It is also an important forum for community members to have their stories heard and their loved ones remembered. Their contributions will truly be valued. As I said earlier, the Australian public expects all levels of government to work together for the safety and benefit of all Australians. Through this Royal Commission, we intend to examine just that. I will now take appearances, please. Ms Hogan-Doran.

MS D. HOGAN-DORAN SC: My name is Dominique Hogan-Doran. I have been appointed by the Attorney-General as Senior Counsel assisting this Royal Commission. Other counsel have also been appointed by the Attorney-General to assist the Commission in its work. However, because of public health restrictions, they are still residing in their home cities and do not appear with me in person today. Andrew Tokley of Queens Counsel is in Adelaide. Three junior counsel are in Sydney. They are Trent Glover, Anna Spies and Jesmini Ambikapathy. The fourth junior counsel, Kess Dovey, is in Melbourne.

As Counsel Assisting, we stand in the shoes of the Attorney-General and represent the public interest in the conduct of this Royal Commission. We are instructed by Solicitors Assisting the commission from the law firm King & Wood Mallesons.

Royal Commissions occupy a unique place in the Australian system of government. They are the highest and most prestigious form of inquiry on matters of public importance. As the letters patent record, the changing global climate carries risk for the Australian environment and Australia’s ability to prevent, mitigate and respond to bushfires and other natural disasters.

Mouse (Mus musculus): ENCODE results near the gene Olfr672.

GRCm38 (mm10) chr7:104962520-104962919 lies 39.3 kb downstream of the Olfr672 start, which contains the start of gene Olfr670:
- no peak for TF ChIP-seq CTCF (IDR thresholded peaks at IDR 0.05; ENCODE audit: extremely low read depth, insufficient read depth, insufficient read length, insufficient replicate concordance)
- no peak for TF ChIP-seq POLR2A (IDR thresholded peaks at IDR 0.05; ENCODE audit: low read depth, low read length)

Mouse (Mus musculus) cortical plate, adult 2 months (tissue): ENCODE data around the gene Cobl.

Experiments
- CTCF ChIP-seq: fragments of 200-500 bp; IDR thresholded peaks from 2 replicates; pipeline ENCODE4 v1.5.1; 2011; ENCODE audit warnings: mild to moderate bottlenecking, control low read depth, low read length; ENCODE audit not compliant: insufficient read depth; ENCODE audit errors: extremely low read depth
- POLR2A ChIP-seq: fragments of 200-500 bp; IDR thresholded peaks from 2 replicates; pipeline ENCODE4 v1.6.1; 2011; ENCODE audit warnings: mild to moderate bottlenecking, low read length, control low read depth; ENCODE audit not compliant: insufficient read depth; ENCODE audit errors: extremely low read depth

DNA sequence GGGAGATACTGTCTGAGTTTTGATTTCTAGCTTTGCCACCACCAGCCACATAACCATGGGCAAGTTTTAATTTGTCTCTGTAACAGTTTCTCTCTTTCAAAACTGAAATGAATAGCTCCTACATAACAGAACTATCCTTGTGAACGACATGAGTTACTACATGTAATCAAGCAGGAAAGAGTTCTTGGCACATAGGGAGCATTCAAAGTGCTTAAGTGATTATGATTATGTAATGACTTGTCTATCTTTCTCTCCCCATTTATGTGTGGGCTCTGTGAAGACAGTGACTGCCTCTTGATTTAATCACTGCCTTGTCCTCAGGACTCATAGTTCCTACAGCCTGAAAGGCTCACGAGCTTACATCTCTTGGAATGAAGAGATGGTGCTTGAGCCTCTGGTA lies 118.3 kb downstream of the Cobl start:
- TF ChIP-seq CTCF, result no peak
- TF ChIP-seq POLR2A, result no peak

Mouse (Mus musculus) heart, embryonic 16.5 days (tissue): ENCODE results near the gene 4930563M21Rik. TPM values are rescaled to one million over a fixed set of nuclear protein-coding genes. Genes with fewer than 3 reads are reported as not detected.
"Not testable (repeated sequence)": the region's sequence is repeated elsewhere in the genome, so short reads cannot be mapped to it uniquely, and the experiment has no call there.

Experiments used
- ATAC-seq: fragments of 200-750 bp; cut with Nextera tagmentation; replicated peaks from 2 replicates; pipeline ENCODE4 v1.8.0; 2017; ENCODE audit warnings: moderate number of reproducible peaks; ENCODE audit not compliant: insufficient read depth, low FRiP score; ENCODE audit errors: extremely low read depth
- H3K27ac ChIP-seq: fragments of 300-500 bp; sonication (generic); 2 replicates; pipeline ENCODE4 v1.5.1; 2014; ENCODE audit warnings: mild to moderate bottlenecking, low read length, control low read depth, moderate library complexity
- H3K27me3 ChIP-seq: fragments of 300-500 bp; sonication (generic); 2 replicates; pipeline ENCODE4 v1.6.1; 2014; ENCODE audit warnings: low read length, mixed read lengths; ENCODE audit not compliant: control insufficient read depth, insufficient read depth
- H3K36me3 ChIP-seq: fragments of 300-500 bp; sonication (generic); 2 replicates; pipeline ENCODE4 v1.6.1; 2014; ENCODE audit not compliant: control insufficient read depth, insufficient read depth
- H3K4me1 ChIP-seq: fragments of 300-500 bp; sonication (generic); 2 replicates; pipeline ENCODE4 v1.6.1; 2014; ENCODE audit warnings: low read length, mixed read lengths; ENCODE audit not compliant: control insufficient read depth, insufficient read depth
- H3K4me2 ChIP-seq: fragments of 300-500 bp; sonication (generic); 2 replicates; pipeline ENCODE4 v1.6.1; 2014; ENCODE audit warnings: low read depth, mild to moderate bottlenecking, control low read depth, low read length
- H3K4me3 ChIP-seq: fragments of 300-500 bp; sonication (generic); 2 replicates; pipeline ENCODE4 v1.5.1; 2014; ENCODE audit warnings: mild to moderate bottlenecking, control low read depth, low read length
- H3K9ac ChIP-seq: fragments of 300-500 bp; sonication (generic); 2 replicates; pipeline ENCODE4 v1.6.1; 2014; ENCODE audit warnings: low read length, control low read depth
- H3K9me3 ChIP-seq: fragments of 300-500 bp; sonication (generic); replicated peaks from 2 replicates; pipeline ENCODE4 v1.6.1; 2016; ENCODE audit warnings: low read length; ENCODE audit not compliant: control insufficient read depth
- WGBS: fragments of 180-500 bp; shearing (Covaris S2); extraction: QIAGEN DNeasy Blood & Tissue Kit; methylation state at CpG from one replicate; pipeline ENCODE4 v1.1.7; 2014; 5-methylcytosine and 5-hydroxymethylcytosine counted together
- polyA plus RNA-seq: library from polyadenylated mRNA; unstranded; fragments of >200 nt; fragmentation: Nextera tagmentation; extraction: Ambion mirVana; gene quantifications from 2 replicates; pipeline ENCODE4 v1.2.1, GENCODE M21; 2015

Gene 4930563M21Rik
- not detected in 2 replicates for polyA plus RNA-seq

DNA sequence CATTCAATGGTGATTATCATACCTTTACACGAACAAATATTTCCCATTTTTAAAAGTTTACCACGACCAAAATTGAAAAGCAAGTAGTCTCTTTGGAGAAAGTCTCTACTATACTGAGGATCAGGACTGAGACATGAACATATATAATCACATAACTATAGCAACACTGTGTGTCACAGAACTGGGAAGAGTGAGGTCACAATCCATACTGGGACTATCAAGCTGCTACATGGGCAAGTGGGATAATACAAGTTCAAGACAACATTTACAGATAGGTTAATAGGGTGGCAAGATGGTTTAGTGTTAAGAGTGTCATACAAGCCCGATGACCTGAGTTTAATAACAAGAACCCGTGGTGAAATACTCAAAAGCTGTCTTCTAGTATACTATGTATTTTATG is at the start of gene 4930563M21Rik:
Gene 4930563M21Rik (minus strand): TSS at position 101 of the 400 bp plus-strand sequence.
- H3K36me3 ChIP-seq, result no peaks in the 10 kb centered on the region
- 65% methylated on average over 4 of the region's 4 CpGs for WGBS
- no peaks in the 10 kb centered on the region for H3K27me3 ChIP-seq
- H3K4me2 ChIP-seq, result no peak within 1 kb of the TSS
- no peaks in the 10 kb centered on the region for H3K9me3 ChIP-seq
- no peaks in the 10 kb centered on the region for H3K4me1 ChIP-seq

The purpose of this inquiry is to give Australians confidence that natural disaster coordination arrangements are the best they can be. As will be seen, there is much to do. The terms of reference are broad. Our time is short.

In this opening address, Chair, I will outline the steps taken to establish this Commission, the upcoming hearings and the multi-pronged approach we will adopt to assist the Commission.

Following my address, we will play a video interview with someone directly affected by last summer’s devastating bushfires.

Much has been done since 20 February 2020 to facilitate the establishment of this Royal Commission. Premises have been set up here in Canberra. Able and qualified staff have been recruited. A website has been launched.

However, the logistics are proving demanding. In mid-March a global pandemic was declared by the World Health Organisation. A novel Coronavirus and the potentially fatal disease it causes, COVID-19, has prompted governments throughout Australia to impose restrictive public health measures to combat the outbreak. These measures have had a significant impact on the work and planning of this Royal Commission. As for all Australians, we, too, are adjusting to a new way of living and working. Indeed, the majority of those assisting the Commission and its staff have been working from home in recent weeks.

Fortunately, the Commission moved quickly to engage directly with local communities and organisations. As you noted, Chair, from early March, the Commission travelled to fire-affected communities throughout Australia. There were visits and community meetings in the Adelaide Hills and Kangaroo Island in South Australia, in Marcoola in Queensland, in Darwin in the Northern Territory, in the Swan Valley in Western Australia, in New South Wales in the Blue Mountains west of Sydney, Tenterfield and Casino to the north, Tumbarumba in the Snowy Mountains, and from Ulladulla to Eden on the South Coast, and then down to Mallacoota and Orbost in Victoria.

In April, additional tours of fire grounds closer to Canberra and the Southern Highlands were conducted alongside representatives from the Rural Fire Service. This work enabled the Commission to observe first-hand the devastating effects of the recent bushfires and to appreciate how truly national this natural disaster has been. Those visits have also helped inform the lines of inquiry we will pursue during our public hearings.

Regrettably, large group work has had to cease due to social distancing requirements. Whether that work resumes will depend upon public health measures in the future. But the important work of this Royal Commission will not stop.